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What does Sadiq Khan mean for London’s Housing Crisis?

Industry Insight May 9th, 2016

With the recent success of the Labour candidate, Sadiq Khan, we ask how he aims to tackle the current housing crisis.

On Friday 6th of May, Londoners cast their votes for their local councils and the future London mayor. The campaign leading up to the vote had been a relatively vicious mayoral campaign, with a high-degree of smearing from both the Labour and Conservative candidates. On the day, Khan picked up 44% of first preference votes, whereas Zac Goldsmith won 35% of the vote – 1,310,143 to 994,614 votes respectively. Arthur investigates Khan’s policy to address the current London housing crisis and whether he can make any headway into change.

Khan’s parental background makes him the son of a  bus drivers and a seamstress, both Pakistani immigrant. He grew up as 1 of 8 children in a 3 bedroom public housing apartment. He has stated previously in the campaign that he feels he was lucky to grow up in a secure, affordable home, a privilege which many young Londoners are now increasingly being denied.

In an article in The Spectator, they argued that the reason Sadiq Khan was successful was primarily due to his property policies. In the current system, supply is now in an artificial shortage, while demand is not rationed at all. Thus, the market has been favouring existing property owners over those who are unable to get onto the property ladder.

One of Khan’s key policies is not not just increasing the supply of housing in the London market, but to increase the supply of affordable housing, relative to the average income of an area. Khan has stated that he wants 50% of new construction projects in an area to be affordable homes to help reduce the housing crisis. However, some developers have already made comments that state that this is unattainable. Firstly, the high cost of land in London means that some construction sites just cannot keep costs low enough to deliver affordable housing. Moreover, a professor at the London School of Economics suggests that this policy depends on confident and optimistic property investors. If the market experiences a downturn, then the investors may just stand back and wait till it picks up again, worsening any existing supply problems. To find out more about Khan’s policies for all elements of London, follow this link.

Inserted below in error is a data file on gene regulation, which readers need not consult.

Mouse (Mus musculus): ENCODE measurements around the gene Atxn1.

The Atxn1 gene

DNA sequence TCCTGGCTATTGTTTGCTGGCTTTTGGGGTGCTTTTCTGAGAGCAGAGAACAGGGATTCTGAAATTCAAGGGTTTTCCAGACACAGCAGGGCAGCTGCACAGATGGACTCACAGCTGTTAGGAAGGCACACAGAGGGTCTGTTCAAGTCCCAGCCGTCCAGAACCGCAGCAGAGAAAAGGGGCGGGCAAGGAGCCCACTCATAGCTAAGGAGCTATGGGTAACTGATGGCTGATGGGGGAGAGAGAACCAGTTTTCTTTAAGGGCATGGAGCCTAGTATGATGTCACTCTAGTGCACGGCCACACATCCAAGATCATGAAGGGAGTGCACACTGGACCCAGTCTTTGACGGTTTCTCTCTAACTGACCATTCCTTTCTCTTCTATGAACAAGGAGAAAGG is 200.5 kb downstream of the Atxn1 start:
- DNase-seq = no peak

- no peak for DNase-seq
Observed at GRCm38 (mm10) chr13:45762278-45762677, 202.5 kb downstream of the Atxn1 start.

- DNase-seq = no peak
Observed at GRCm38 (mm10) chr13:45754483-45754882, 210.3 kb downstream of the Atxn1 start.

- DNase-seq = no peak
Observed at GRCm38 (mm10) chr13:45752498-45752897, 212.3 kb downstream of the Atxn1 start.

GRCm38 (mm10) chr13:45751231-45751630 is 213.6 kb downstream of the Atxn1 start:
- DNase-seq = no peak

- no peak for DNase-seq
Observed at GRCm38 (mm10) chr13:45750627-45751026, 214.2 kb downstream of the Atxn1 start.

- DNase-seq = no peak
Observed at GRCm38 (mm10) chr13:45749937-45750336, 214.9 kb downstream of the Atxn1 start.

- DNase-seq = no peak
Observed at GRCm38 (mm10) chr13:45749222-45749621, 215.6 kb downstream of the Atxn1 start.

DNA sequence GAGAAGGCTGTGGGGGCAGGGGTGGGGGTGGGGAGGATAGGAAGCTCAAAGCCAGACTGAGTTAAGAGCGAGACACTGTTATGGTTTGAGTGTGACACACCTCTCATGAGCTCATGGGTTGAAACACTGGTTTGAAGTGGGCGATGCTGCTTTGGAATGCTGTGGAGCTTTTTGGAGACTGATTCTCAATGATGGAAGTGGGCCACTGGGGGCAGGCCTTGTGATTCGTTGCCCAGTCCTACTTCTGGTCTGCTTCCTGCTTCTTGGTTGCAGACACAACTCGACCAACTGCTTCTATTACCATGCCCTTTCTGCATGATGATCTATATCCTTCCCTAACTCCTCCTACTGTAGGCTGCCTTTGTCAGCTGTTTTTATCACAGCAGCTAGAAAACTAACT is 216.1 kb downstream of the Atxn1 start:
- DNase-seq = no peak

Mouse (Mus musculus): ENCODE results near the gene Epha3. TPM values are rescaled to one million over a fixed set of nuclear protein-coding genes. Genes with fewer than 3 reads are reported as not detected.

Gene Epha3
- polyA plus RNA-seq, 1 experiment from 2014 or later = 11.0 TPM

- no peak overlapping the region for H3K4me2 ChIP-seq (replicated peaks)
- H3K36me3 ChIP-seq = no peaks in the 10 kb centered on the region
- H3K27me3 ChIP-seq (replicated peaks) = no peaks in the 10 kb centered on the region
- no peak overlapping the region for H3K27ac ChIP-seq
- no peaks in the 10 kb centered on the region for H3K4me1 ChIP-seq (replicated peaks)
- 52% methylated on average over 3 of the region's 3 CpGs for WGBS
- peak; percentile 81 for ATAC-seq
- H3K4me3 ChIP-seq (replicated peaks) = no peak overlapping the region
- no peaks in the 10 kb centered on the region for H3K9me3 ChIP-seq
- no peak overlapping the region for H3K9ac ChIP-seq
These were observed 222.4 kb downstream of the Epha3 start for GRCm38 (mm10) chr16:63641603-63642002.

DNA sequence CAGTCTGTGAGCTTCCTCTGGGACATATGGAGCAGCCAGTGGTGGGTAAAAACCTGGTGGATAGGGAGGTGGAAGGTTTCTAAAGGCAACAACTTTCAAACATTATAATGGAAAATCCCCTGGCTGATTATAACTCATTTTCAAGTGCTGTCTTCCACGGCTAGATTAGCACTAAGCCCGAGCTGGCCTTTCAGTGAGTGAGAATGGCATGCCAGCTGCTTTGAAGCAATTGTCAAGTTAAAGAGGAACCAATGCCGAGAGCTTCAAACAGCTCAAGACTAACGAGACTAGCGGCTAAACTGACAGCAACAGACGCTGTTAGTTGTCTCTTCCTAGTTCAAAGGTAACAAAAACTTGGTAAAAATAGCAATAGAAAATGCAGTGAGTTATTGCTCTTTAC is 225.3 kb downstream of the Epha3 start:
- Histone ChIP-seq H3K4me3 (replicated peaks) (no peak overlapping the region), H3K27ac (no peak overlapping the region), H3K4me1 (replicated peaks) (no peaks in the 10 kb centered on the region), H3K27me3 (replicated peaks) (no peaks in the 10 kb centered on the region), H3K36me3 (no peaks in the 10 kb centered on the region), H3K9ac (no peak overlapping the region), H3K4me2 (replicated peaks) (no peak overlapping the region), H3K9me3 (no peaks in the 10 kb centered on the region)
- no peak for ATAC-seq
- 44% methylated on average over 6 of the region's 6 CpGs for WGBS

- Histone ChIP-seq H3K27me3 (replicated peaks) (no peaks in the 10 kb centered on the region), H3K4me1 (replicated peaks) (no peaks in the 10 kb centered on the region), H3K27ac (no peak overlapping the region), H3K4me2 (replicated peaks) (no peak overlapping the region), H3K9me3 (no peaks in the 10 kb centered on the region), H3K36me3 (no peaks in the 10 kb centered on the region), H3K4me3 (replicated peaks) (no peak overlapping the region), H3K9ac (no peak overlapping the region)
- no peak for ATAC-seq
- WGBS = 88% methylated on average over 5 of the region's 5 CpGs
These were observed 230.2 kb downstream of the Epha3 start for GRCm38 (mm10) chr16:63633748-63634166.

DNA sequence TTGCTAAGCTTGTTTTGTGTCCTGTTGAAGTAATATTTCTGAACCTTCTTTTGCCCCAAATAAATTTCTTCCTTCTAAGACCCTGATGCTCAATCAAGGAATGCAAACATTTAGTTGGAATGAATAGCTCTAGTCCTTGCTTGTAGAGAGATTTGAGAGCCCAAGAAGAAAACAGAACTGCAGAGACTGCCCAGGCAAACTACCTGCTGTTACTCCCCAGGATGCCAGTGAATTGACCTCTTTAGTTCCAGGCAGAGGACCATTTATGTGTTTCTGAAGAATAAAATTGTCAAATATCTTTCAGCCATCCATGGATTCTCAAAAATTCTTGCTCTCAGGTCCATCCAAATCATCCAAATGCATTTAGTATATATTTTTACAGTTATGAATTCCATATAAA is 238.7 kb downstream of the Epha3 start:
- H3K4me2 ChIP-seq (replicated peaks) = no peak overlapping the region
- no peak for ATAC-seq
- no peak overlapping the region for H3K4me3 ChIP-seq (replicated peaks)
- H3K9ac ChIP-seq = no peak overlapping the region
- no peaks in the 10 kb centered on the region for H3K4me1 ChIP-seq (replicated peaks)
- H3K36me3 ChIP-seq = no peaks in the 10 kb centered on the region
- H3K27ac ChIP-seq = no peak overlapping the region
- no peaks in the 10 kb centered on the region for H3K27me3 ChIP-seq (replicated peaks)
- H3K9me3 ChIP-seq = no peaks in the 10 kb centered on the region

Interestingly, one barely reported change occurred in Cornwall on election day, which may become more widespread across the UK in future. 83% of voters in a referendum supported placing covenants on all new homes to limit them to being bought by full-time residents as part of the “neighbourhood plans.” It will be interesting to see if these local-orientated referendums become more popular.

Don’t forget to follow Arthur on social media for all the latest updates on the housing crisis.



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